The juxtaposition between the two destinations during our final week in Vietnam was noteworthy. Our experiences in the rural region of Hoa Binh and then flying south to Ho Chi Minh City were both exceptional despite the vastly different settings.
We spent the first half of the week living in large group homestays in a rural community called Da Bac, specifically splitting our time between homestays in the Sung Village and Mo Hem Village. After personally having spent the previous 6 days in Hanoi, getting out to the quiet and peacefulness of these rural communities was a treat. Our host families, members of the Dao Tien ethnic group, warmly welcomed us with open arms despite the language barrier. Our partner Peter graciously translated so that we could thank them properly for opening up their homes to us and feeding us so many delicious meals over the course of our stay.
Our activities in Da Bac consisted of what can be mostly described as “Community Based Tourism (CBT).” According to our partner organization, the CBT model aims to maximize the benefits of tourism while mitigating any social and environmental costs. With the goal of putting the community members’ needs at the forefront of the enterprise, visitors can have genuine experiences, cultural education, and enjoy their trip while the locals benefit as well.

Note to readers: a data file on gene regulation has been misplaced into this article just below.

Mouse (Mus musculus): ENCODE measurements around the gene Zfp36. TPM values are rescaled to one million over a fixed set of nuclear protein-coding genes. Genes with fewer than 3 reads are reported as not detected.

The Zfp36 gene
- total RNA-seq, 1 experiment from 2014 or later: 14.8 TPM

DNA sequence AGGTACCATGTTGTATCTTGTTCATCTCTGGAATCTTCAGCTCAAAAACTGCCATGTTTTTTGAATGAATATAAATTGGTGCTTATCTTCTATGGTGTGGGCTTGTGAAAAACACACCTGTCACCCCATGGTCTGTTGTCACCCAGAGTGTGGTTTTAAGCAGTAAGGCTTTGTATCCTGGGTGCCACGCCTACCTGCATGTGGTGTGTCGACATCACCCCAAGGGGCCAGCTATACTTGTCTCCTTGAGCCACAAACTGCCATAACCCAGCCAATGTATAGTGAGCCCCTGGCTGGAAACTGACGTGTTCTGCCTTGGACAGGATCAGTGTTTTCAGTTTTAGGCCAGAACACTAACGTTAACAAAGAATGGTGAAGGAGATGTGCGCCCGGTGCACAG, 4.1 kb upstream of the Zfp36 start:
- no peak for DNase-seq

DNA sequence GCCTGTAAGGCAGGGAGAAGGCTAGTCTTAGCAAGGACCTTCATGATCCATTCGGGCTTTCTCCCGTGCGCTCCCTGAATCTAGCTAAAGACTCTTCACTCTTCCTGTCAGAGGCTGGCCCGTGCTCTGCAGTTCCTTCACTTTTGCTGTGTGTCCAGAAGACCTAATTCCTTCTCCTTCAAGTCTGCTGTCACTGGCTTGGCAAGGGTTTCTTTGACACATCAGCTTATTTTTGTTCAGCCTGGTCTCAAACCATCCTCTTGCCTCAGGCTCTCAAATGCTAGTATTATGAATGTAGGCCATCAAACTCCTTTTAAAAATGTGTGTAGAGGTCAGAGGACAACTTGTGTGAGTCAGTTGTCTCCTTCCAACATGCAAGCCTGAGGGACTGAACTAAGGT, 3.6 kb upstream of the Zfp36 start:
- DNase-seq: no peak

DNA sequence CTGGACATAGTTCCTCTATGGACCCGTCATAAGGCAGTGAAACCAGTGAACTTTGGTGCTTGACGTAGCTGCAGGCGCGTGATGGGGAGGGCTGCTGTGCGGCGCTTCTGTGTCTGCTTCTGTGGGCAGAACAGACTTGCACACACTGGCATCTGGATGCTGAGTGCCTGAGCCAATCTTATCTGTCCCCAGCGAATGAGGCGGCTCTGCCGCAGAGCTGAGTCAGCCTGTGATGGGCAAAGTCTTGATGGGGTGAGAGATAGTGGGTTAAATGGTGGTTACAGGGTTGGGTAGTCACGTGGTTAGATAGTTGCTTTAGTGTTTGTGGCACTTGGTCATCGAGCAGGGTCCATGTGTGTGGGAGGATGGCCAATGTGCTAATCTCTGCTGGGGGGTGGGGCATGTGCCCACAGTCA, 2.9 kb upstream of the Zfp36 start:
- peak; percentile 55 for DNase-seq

In practice, this meant a mix of cultural education activities as well as a very short stint of manual labor during our stay in Da Bac. We went for a hike through the mountain outside the Sung Village where we learned about local plants used for traditional medicine and cooking, stopped by a huge cave where local residents waited out bombing strikes during the Vietnam War, and enjoyed the fresh air and greenery of the forested hills. Various community members invited us into their homes in the village, where they demonstrated and taught us about the processes of making paper, rice wine, sour meat, and the traditional clothing and textiles of the Dao Tien people. In Mo Hem Village, which is situated along the bakes of Lake Hoa Binh, we joined local fisherwomen in their boats to check their traps for shrimp and fish, swam in the warm and beautiful lake, watched and participated in local dancing with bamboo rods, and got to try our hands at bamboo basket weaving.
It was amazing to be able to see and learn about so many different customs and traditions of the local people. That being said, one of the downfalls of community based tourism on a short term scale is that it can sometimes feel as though individuals are being forced to appear “traditional” or “exotic” for the enjoyment of tourists. It was clear that many of the processes we were able to learn about were still being practiced, but some aspects, namely the dance performance and basket weaving seemed more like performance for us than a true cultural exchange. Nonetheless, it was certainly a jam packed few days in the communities, and we were grateful for all the lessons and activities we were able to enjoy with our local guides.